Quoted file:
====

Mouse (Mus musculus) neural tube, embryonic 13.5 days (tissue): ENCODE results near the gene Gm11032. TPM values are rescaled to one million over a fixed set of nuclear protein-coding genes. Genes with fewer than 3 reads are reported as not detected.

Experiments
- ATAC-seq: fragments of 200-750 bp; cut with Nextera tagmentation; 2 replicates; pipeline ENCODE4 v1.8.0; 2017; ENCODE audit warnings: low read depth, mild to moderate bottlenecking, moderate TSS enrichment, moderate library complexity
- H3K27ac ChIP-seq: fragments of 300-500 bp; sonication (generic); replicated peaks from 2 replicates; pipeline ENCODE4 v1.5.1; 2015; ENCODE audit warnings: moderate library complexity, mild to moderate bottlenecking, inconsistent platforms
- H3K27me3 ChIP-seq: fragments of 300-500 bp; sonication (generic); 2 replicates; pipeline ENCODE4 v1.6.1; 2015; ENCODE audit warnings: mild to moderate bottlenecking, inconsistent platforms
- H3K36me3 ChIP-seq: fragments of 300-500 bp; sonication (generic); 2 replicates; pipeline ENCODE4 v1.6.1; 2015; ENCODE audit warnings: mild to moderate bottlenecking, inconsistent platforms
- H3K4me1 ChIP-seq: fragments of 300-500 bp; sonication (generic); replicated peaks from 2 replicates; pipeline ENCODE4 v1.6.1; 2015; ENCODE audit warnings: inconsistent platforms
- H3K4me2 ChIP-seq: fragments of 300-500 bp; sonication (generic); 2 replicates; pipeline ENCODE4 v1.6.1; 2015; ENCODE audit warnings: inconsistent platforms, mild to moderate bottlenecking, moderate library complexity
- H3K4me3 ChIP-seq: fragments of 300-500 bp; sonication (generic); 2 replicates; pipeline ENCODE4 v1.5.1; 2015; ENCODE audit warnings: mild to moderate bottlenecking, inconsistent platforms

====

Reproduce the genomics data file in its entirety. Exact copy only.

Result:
Mouse (Mus musculus) neural tube, embryonic 13.5 days (tissue): ENCODE results near the gene Gm11032. TPM values are rescaled to one million over a fixed set of nuclear protein-coding genes. Genes with fewer than 3 reads are reported as not detected.

Experiments
- ATAC-seq: fragments of 200-750 bp; cut with Nextera tagmentation; 2 replicates; pipeline ENCODE4 v1.8.0; 2017; ENCODE audit warnings: low read depth, mild to moderate bottlenecking, moderate TSS enrichment, moderate library complexity
- H3K27ac ChIP-seq: fragments of 300-500 bp; sonication (generic); replicated peaks from 2 replicates; pipeline ENCODE4 v1.5.1; 2015; ENCODE audit warnings: moderate library complexity, mild to moderate bottlenecking, inconsistent platforms
- H3K27me3 ChIP-seq: fragments of 300-500 bp; sonication (generic); 2 replicates; pipeline ENCODE4 v1.6.1; 2015; ENCODE audit warnings: mild to moderate bottlenecking, inconsistent platforms
- H3K36me3 ChIP-seq: fragments of 300-500 bp; sonication (generic); 2 replicates; pipeline ENCODE4 v1.6.1; 2015; ENCODE audit warnings: mild to moderate bottlenecking, inconsistent platforms
- H3K4me1 ChIP-seq: fragments of 300-500 bp; sonication (generic); replicated peaks from 2 replicates; pipeline ENCODE4 v1.6.1; 2015; ENCODE audit warnings: inconsistent platforms
- H3K4me2 ChIP-seq: fragments of 300-500 bp; sonication (generic); 2 replicates; pipeline ENCODE4 v1.6.1; 2015; ENCODE audit warnings: inconsistent platforms, mild to moderate bottlenecking, moderate library complexity
- H3K4me3 ChIP-seq: fragments of 300-500 bp; sonication (generic); 2 replicates; pipeline ENCODE4 v1.5.1; 2015; ENCODE audit warnings: mild to moderate bottlenecking, inconsistent platforms